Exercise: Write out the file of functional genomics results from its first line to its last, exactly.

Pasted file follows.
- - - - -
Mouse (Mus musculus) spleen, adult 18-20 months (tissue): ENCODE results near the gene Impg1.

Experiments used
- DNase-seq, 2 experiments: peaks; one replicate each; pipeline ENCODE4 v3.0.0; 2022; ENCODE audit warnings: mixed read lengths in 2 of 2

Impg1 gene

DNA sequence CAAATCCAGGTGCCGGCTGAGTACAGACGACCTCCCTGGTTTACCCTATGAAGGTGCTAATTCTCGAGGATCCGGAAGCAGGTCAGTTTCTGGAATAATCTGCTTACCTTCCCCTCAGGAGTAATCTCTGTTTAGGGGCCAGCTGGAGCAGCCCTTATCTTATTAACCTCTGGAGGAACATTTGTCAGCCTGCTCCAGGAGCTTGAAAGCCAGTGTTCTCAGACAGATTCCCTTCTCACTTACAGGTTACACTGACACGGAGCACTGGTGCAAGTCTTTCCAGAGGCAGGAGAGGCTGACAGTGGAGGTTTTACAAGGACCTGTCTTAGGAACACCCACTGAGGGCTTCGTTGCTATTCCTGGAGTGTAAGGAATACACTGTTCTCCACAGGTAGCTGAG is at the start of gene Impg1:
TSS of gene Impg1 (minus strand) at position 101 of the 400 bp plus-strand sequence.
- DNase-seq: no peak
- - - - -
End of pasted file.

Mouse (Mus musculus) spleen, adult 18-20 months (tissue): ENCODE results near the gene Impg1.

Experiments used
- DNase-seq, 2 experiments: peaks; one replicate each; pipeline ENCODE4 v3.0.0; 2022; ENCODE audit warnings: mixed read lengths in 2 of 2

Impg1 gene

DNA sequence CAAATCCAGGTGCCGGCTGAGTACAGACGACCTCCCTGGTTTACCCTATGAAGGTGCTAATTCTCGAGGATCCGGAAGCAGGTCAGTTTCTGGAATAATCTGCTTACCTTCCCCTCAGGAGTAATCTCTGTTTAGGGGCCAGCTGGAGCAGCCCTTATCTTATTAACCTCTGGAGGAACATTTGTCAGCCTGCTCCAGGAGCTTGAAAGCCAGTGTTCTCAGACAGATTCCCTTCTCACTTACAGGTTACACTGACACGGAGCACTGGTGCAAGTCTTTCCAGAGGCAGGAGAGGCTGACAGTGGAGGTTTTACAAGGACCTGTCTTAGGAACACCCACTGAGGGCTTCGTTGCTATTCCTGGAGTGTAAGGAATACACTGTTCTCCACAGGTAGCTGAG is at the start of gene Impg1:
TSS of gene Impg1 (minus strand) at position 101 of the 400 bp plus-strand sequence.
- DNase-seq: no peak